If it all sounds grand and mad, it is. Miss Oates builds scenes and sequences of scenes very well; she has a fine sense of the way one powerful and grotesque person can transform everyone into himself, and this makes for some splendid writing. But then, as we watch the boy go through college and then medical school, it slowly becomes clear that Miss Oates means for us to take her wild and mad collection of people and know it is America. When in doubt, call it social commentary, and we realize that for all their many differences she and Mordecai Richler have much in common.

The effect of her book is of course much different from Richler’s: with St. Urbain’s Horseman you learn early on that the plot is mostly a hoax and so you can relax with the commentary; with Wonderland you are led to believe from the great opening bursts that something fine is going to happen, then you become increasingly depressed as Miss Oates dwindles her story into a metaphor for Modern Times that Richler could spin better in ten pages than she can in three hundred. She ought to be better than he is because she respects rather than regards herself, but she ends up worse. The idea that the boy keeps on trying to flee his past as he becomes a man is for many pages only an excuse to ignore earlier parts of the work. Gradually the story turns into a fable of loneliness and success, the inhumanity of great doctors, etc.—we might as well be reading one of the later novels of John Dos Passos.

Miss Oates’s talent is for unfolding horrors and mysteries in big scenes, which means that as we read we must be quite passive, letting her strip away each layer of apparently placid domestic detail. When she has no mystery to offer, when the horrors become banalities, we can realize this only after the fact, after the promised big guns have not gone off, and it may well be that Miss Oates is as powerless as we are in this matter. She seems to have to write herself into her big scenes before she can really know how they’re going to go, if they’re going to be good and if the guns are going to go off.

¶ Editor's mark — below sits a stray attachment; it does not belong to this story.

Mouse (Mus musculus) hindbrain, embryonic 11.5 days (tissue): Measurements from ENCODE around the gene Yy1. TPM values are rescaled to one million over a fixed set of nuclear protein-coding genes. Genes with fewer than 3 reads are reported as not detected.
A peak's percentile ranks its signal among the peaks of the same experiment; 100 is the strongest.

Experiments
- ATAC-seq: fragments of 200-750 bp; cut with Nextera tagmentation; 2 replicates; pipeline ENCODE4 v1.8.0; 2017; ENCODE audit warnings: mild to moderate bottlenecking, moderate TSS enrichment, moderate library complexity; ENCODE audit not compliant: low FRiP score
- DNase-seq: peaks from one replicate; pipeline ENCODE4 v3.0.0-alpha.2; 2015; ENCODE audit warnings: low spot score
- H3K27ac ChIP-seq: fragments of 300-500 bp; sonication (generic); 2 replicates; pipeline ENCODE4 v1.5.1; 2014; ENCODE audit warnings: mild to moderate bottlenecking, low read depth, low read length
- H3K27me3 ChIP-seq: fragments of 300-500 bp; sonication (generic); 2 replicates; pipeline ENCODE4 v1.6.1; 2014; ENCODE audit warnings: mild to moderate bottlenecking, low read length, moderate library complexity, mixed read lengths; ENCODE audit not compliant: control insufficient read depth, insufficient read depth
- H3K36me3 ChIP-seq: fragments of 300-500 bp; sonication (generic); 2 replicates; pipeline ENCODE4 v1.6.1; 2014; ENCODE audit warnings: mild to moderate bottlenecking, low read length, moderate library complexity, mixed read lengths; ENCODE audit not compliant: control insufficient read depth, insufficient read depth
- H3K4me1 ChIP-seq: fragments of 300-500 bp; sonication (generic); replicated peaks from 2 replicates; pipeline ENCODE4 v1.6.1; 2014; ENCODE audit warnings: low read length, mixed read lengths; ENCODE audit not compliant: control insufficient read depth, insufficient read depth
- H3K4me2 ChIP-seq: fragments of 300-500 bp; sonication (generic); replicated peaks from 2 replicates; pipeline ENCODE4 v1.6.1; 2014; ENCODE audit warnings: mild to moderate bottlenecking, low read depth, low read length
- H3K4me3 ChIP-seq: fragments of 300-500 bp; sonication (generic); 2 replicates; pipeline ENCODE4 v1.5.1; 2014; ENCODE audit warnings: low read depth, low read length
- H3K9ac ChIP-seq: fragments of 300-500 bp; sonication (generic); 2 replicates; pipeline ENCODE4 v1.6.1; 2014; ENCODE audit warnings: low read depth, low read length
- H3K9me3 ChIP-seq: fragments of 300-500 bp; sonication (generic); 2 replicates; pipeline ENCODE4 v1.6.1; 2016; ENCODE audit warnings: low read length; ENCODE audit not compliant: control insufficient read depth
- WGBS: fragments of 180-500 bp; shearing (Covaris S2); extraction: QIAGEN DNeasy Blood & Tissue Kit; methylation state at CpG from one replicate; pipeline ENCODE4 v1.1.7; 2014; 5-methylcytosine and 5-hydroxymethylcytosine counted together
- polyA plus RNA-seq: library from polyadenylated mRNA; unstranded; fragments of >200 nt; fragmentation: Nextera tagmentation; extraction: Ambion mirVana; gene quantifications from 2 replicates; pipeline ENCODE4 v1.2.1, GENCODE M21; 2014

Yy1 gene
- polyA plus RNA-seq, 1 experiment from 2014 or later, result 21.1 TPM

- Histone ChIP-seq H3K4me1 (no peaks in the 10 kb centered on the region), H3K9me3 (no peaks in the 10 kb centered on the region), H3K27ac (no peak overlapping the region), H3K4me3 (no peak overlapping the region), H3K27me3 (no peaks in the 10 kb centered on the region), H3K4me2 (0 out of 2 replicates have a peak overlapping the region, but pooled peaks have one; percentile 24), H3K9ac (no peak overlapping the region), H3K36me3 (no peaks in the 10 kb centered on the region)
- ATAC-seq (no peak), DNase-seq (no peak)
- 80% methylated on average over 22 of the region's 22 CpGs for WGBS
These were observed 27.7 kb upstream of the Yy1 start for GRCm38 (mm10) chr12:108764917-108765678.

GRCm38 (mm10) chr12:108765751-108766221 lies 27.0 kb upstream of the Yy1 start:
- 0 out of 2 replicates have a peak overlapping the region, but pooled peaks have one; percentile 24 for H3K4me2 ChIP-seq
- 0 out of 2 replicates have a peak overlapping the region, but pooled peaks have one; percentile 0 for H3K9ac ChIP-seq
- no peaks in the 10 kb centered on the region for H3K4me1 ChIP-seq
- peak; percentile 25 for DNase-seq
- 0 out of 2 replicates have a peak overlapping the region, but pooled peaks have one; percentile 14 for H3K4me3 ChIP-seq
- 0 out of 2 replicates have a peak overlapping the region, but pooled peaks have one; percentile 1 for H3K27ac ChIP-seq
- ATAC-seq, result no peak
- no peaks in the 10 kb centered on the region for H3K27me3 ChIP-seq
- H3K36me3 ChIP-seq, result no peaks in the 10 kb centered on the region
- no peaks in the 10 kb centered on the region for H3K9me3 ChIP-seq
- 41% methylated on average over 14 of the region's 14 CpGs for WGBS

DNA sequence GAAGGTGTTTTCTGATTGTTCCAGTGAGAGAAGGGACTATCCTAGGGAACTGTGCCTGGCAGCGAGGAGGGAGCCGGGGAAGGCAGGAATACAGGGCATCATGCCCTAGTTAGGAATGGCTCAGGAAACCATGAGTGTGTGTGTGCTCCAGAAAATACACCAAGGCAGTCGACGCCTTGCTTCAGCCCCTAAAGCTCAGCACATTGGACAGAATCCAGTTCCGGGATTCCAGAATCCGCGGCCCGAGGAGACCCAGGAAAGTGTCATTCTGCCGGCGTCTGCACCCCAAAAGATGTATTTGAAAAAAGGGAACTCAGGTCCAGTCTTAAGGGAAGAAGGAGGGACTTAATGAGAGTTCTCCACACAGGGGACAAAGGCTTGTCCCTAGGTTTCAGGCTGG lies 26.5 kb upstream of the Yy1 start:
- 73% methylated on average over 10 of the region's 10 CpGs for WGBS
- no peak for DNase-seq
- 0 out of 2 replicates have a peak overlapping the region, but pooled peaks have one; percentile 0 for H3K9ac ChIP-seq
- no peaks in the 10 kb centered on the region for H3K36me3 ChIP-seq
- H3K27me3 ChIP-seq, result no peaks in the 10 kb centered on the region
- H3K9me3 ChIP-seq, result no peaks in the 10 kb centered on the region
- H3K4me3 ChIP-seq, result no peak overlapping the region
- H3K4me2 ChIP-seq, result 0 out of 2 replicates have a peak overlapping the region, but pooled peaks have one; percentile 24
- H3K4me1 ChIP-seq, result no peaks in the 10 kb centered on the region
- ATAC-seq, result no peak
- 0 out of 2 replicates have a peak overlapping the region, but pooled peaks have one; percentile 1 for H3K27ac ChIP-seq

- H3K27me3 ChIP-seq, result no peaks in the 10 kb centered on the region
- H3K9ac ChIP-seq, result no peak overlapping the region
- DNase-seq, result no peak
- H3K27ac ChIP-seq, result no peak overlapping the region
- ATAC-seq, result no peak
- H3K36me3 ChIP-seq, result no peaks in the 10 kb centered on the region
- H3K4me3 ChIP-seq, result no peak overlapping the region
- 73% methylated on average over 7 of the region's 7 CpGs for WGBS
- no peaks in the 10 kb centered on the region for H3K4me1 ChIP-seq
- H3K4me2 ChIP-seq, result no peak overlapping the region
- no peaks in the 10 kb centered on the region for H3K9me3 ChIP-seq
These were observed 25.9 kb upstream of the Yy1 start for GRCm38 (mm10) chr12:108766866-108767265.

This is particularly telling at the very end of Wonderland. The boy, by now a doctor approaching middle age, becomes obsessed by the flower child waywardness of his second daughter. She writes him loving and hating and tantalizing letters from all over the continent and he finally tracks her down in a grungy Toronto street. She is there with her man, and there is a constant threat that the doctor will kill them both—and so become like his own father?—but the scene lurches hither and yon, the shootings don’t happen—because he is not like his father? because the times they are a-changing? Who knows. Father and daughter end up on a boat, where he is reduced to wailing: “All of you…everyone…all my life, everyone…. Always you are going away from me and you don’t come back to explain.” The doctor and his author, it would seem, are equally baffled. As the final clarity of a huge and ambitious novel, it is pathetically inadequate.

The truth, I think, is that Joyce Carol Oates is as yet only a writer of short stories just as Mordecai Richler is only a raconteur of gossip and anecdote. They don’t see well enough how life goes to sustain a whole novel, and each has let his great talents and energies obscure this fact. Both tend to lapse into thinking that their interesting and strange angles on life are really its central truths, and then to let that lapsing serve as a vision of our common contemporary lot. Since there is nothing they can’t write about, they tend to drift, to write about everything. Richler gives us a long account of a softball game on Hampstead Heath played by wealthy and middleaged Jews in show business in London. We are told their life stories, how they do at bat, in the field, in the market, in bed with this wife or that mistress. It’s all supposed to matter, but it doesn’t.